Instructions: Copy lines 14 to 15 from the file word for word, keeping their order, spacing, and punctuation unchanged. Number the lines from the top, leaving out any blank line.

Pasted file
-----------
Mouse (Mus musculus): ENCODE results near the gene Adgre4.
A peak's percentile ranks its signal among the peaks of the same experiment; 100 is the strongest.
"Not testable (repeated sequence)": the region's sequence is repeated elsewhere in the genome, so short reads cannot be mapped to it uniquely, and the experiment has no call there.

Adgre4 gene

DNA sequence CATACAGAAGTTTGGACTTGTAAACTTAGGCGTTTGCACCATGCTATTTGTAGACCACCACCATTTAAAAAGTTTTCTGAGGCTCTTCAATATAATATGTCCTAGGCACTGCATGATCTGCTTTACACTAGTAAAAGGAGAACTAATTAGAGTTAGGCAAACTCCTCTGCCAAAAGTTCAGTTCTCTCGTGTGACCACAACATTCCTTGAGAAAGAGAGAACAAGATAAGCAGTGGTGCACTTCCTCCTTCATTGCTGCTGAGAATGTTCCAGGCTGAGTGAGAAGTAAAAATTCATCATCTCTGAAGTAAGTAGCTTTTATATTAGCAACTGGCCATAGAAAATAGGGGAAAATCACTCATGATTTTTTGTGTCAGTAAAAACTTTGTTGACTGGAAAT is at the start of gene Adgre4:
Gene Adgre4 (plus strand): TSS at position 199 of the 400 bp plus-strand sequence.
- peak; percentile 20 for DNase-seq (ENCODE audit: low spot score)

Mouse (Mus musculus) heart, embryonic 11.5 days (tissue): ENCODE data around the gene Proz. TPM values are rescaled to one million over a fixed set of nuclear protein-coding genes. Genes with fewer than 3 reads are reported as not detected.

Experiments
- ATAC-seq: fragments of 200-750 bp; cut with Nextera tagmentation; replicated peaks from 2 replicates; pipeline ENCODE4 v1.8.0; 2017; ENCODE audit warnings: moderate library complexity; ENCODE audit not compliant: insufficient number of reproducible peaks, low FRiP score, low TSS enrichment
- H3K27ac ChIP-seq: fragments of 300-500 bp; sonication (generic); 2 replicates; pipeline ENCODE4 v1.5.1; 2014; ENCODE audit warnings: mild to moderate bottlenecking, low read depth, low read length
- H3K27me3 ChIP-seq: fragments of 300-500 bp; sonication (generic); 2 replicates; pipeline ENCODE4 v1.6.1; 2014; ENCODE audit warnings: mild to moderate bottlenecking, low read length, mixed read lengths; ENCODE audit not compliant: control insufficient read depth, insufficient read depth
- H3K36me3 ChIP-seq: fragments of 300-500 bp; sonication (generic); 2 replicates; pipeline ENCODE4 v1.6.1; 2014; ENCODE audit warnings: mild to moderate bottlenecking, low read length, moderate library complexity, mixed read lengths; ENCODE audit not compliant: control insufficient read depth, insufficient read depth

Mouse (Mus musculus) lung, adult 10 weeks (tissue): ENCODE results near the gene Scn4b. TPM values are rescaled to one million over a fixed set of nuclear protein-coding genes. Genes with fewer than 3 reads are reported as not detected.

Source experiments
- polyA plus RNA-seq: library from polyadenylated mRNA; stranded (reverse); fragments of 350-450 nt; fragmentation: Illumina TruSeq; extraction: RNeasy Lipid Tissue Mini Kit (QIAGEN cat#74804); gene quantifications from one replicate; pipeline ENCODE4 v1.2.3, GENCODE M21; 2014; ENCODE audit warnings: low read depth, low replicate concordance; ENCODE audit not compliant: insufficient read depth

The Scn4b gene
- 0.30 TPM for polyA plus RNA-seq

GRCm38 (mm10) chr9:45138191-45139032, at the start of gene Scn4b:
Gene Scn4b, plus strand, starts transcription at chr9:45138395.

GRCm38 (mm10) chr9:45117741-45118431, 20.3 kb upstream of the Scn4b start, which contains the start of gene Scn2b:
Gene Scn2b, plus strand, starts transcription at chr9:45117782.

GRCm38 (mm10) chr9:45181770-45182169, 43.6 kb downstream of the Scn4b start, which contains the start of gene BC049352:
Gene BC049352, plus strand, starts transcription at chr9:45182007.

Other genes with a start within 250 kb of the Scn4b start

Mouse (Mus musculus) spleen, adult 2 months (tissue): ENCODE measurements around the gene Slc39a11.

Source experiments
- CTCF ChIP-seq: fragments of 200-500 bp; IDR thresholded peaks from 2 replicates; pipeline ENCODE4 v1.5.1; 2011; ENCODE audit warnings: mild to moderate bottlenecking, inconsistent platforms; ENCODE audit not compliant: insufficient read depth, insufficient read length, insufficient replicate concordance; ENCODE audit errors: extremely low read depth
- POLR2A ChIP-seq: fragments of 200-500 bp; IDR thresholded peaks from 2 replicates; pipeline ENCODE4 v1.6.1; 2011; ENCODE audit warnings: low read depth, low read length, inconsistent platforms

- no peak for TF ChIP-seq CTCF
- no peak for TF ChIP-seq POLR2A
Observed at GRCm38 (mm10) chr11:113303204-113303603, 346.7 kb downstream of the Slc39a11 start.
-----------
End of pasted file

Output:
Mouse (Mus musculus) lung, adult 10 weeks (tissue): ENCODE results near the gene Scn4b. TPM values are rescaled to one million over a fixed set of nuclear protein-coding genes. Genes with fewer than 3 reads are reported as not detected.

Source experiments